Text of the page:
2009 BES Annual Meeting Presentation and Poster Abstracts
Characterization of Vegetation-Shallow Groundwater Interactions Along an Urban Riparian Corridor
Co-Authors: Christiane Runyan, Claire Welty, Philip Larson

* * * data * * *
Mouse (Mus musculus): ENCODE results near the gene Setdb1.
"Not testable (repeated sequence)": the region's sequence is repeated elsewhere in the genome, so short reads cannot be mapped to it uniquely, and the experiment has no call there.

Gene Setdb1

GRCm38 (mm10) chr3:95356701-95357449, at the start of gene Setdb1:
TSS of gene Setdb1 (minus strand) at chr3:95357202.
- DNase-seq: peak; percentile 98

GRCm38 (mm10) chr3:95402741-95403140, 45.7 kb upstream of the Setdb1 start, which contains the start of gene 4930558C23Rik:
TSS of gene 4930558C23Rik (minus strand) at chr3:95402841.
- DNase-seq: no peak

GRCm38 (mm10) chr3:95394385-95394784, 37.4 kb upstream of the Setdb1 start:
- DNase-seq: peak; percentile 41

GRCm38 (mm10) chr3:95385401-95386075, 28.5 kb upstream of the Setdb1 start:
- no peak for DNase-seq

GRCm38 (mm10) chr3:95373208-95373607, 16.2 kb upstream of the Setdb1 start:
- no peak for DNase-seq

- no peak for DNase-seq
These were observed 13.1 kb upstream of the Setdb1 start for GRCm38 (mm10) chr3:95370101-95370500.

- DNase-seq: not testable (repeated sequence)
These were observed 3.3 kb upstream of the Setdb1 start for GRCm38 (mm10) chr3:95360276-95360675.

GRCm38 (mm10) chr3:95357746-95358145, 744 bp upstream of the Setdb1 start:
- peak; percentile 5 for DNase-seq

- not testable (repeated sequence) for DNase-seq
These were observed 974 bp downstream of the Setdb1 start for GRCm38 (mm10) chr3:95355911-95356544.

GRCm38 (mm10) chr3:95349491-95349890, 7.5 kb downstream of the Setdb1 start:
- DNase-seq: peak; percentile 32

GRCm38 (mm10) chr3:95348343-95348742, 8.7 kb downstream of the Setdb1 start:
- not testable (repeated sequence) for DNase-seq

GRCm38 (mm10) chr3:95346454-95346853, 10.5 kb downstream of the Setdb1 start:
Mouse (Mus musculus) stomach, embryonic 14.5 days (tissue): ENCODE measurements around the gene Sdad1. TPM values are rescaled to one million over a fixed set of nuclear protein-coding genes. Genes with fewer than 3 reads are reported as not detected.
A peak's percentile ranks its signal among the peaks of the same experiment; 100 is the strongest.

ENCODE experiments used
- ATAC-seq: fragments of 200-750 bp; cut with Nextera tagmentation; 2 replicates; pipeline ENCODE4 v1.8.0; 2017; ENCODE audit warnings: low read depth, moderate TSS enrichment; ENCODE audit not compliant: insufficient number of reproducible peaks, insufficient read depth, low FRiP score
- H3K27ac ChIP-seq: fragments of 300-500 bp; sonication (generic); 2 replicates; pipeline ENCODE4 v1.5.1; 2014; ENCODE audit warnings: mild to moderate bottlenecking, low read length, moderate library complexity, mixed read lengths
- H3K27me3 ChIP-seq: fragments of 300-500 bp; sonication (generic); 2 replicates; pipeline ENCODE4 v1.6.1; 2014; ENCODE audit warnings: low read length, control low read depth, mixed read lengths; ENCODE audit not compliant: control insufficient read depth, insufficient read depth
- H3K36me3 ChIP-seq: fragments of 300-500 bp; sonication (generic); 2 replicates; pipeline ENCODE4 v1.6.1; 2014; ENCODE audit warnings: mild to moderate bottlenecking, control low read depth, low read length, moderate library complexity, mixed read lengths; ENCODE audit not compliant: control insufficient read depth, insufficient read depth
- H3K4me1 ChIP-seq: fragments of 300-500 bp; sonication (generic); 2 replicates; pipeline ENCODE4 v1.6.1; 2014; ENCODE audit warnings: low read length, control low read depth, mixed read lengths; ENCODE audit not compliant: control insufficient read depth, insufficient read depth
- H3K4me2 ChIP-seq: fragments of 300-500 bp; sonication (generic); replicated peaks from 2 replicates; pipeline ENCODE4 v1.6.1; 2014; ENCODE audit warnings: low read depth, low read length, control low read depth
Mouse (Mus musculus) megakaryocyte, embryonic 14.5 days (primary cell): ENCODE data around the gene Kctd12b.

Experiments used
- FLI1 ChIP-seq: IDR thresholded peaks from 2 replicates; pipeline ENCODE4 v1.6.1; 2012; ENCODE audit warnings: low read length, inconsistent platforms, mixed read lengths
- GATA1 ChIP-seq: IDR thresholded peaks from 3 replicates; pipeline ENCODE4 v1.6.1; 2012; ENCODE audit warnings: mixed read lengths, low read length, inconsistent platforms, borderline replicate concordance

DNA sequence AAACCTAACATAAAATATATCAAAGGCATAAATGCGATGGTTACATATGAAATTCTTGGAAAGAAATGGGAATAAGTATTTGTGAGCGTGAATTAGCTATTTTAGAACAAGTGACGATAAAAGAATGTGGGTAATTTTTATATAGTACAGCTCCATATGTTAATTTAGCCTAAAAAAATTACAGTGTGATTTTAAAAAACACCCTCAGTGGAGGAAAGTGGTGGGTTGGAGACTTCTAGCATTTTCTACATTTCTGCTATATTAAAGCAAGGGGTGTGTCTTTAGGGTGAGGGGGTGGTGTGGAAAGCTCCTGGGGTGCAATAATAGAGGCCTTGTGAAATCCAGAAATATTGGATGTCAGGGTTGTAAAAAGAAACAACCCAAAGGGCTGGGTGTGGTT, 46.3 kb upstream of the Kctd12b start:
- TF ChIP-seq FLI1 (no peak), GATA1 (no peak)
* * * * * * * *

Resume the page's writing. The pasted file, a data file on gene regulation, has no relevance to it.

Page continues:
Abstract: Diurnal fluctuations in groundwater levels were observed during the summer of 2008 in eight shallow wells located along a 4-km stream reach in the Dead Run watershed. Previous studies (e.g. Loheide et al., 2005) have attributed such fluctuations to the extraction of groundwater by phreatophytic vegetation. The purpose of the analysis presented here was to calculate evapotranspiration (ET) along this urban riparian corridor from observed groundwater fluctuations using the White (1932) method. Mean ET values (mm/day) were found to be: 1.9 ±0.5 (Site 1), 1.1±0.5 (Site 9), 2.4±0.5 (Site 16), and 1.7±0.3 (Site 20). This presentation highlights sources of uncertainty that may be present when using the White method, including: data associated with precipitation events; net recharge; readily available specific yield; and change in storage. We suggest that site characteristics contributing to this uncertainty include: riparian well proximity to streams; percentage of grain sizes greater than 2 mm in soil horizons; well responses to precipitation events; and depth to water table being less than 1 m. Characterization of vegetation- groundwater interactions is important in urban areas because the removal or conversion of vegetation can raise shallow groundwater levels, thereby requiring infrastructure investments to maintain artificially lowered water tables.